Knossos Crete: The legendary palace of Greek mythology

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Knossos, in the olden days, was the capital of Minoan civilization in Crete which is located near to the port city of Iraklio. Well, it commonly known as the Palace of Knossos Crete that is more complex, extravagant, and impressive as compared to the other known palaces. The best stories of Greek mythology related to the Minotaur, his detention, and his demise in the Knossos Labyrinth are supposed to have been taken place in this palace. Although the experts still argue regarding the utilization of the work done in this Minoan palace and what did it really indicate, the present derivation still testifies the mazelike outline of this great palace of Knossos.

Knossos ruins

Knossos was populated for thousands of years starting with a Neolithic community in the 7th century BC. In 1375 BC, it was abandoned due to destruction that commemorated the end of Minoan civilization. Sir Arthur Evans who was the British Archaeologist found this Minoan palace in 1900 AD and also took efforts to restore its large parts in such a manner that it is possible for the tourists today to admire the majesty as well as the complexity of an edifice that took many centuries to evolve on 20,000 square meters. Just a stroll via its complex structures of many stories will tell you as to why the palace of Knossos Crete is said to similar to the mythological labyrinth.

As per the Greek mythology, this Minoan palace was planned by the well known architect named Dedalos. He made in such a way that nobody could exit it after getting inside. Surprised at the plan and construction, King Minos who specially ordered to make this palace of Knossos kept the architect as a prisoner so that no one else would come to know about the palace plan. But, Dedalos was an intelligent architect who erected two sets of wings for himself and his son Ikaros to escape. It is also said that the Knossos Labyrinth was the home of the Minotaur and many think it to be associated with the Theseus assassination of Minotaur.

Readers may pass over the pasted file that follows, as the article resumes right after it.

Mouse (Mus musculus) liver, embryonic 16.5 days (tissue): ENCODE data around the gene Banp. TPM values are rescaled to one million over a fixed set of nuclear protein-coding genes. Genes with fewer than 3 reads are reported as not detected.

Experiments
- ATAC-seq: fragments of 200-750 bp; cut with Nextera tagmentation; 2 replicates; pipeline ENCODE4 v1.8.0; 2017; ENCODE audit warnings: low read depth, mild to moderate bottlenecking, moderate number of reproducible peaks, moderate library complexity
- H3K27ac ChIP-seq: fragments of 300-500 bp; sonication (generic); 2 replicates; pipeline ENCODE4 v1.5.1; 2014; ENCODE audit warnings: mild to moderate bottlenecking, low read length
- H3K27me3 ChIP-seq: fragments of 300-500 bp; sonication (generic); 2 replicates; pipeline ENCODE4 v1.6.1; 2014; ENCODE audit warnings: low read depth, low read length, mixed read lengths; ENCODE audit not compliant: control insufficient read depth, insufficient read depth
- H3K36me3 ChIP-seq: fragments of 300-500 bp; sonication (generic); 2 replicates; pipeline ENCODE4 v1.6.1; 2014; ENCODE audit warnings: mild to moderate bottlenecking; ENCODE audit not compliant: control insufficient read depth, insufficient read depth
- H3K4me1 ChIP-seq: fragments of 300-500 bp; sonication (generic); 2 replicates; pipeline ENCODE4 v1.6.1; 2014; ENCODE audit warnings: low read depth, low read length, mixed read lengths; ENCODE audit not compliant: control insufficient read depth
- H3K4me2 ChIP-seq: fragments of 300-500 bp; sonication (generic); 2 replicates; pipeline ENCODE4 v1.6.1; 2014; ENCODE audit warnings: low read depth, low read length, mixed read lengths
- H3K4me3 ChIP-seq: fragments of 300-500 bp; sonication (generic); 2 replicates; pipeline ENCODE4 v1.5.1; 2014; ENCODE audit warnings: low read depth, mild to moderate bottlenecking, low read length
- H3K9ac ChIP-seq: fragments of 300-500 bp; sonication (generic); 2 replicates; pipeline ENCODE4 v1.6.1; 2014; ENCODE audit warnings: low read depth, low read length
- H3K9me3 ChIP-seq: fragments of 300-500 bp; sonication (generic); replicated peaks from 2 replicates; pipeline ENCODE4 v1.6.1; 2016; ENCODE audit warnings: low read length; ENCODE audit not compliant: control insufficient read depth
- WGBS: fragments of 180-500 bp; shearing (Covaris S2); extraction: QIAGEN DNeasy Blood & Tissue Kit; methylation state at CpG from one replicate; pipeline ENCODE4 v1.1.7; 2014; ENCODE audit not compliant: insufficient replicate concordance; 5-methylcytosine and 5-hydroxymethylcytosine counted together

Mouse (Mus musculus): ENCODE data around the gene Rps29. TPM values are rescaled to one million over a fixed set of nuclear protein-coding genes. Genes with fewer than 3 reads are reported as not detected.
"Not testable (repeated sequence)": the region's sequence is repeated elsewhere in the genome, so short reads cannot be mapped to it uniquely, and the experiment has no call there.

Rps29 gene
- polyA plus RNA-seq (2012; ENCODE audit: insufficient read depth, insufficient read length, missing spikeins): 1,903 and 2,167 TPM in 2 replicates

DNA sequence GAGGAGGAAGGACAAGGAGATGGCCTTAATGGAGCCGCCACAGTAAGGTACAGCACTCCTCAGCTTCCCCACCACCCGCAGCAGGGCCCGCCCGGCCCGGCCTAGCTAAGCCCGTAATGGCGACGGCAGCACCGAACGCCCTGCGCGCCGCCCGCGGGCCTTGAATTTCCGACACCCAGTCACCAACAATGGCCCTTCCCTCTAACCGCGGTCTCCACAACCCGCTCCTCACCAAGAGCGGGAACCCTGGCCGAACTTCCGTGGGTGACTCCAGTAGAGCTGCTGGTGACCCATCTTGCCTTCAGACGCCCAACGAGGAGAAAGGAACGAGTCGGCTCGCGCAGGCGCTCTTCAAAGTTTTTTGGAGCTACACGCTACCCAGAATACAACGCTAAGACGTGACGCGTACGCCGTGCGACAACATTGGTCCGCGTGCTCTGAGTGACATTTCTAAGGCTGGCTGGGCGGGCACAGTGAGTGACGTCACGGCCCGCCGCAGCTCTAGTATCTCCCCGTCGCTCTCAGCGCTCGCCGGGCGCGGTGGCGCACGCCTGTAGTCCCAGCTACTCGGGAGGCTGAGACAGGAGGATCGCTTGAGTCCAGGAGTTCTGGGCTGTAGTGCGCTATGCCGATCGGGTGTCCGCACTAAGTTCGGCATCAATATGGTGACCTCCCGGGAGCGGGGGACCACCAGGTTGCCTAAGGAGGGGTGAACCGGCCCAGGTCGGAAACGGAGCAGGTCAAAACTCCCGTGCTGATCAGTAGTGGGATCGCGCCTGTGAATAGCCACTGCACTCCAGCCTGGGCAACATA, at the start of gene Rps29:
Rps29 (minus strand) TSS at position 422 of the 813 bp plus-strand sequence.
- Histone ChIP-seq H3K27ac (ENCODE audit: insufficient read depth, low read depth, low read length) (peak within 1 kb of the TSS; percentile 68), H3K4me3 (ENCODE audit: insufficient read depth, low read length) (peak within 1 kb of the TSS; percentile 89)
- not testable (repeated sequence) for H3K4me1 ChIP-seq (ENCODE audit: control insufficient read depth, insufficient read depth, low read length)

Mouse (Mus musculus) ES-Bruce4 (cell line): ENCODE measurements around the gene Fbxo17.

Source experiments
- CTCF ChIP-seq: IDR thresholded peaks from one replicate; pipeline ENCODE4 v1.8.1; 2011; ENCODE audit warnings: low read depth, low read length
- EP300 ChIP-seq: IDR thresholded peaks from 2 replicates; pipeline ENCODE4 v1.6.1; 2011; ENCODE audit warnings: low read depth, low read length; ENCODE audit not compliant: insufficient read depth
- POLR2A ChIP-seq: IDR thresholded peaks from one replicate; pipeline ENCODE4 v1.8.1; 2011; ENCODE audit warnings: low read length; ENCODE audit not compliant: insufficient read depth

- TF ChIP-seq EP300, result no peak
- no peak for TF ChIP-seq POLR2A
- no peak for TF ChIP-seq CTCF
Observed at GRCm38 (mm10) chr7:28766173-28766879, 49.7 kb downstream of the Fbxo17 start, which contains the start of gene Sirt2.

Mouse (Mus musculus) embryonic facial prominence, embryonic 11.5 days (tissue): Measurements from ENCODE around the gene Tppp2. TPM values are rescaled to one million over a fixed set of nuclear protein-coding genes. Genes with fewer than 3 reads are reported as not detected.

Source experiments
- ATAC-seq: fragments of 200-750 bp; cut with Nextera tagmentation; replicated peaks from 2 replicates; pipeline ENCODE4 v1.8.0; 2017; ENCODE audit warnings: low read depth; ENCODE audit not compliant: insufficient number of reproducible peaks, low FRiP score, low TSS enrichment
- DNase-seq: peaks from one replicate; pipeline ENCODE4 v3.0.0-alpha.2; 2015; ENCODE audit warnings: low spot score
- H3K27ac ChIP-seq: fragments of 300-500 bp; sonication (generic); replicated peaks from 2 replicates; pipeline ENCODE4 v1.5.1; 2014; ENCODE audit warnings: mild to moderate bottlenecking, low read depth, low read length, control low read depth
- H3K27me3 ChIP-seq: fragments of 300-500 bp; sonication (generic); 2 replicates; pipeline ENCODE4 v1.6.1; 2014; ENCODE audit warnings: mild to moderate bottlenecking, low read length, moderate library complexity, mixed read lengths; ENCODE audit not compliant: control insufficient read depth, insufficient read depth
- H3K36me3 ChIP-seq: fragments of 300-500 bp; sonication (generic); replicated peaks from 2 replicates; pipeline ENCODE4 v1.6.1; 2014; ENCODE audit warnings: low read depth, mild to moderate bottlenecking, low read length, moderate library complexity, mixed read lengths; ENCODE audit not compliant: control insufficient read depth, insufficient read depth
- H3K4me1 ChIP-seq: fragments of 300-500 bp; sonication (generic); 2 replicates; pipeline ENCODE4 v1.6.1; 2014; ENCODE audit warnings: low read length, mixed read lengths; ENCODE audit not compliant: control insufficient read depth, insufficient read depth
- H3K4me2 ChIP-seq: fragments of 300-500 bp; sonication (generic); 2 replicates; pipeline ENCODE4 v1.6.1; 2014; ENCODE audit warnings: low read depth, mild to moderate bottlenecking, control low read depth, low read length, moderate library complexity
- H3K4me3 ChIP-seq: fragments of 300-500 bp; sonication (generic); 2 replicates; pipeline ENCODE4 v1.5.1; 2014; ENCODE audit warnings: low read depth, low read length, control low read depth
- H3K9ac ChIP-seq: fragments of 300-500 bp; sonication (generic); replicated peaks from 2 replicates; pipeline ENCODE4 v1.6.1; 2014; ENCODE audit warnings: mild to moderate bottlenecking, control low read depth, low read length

This masterpiece of the Minoan civilization is composed of some 1300 rooms that are linked via a complex array of passages as well as hallways and that the structure soars up to five floors. The palace complex also holds storage as well as production rooms where pottery was made and oil was processed. Further, you will also be able to spot many aqueducts via which the fresh water could enter into the imperial structure through the terracotta pipes. There are also light wells and courtyards, which actually lit the palace naturally.

Above all the attractions, the palace of Knossos Crete found by Sir Arthur Evans is known for its frescos that show off all types of scenes. Adorning the palace walls in vivid colors, the frescoes depict ageless and younger adults, few children, the white women, ruddy men, fishing, sports, and flower gathering. The most notable of these murals is bull-leaping wherein a man holds the bull’s horns and jumps over the back. But, nobody knows as to whether this is a religious ritual or a sport. Some say it to be a legendary dance with the Great Bull. One more notable is the Toreador Fresco of 1550-1450 BC wherein a young male surrounded by two females seems to jump over a bull’s back. But, this is in the Archaeological Museum of Herakleion.

Also, look for the upside down Minoan columns in red, which are surprisingly broader at top as compared to the base. Check out for the three pits where there are relics of the former buildings. When you go inside, do explore the throne room wherein a throne of gypsum, workshops, a sink for ritual bathing, and storage facilities are rejuvenated by Sir Arthur Evans.

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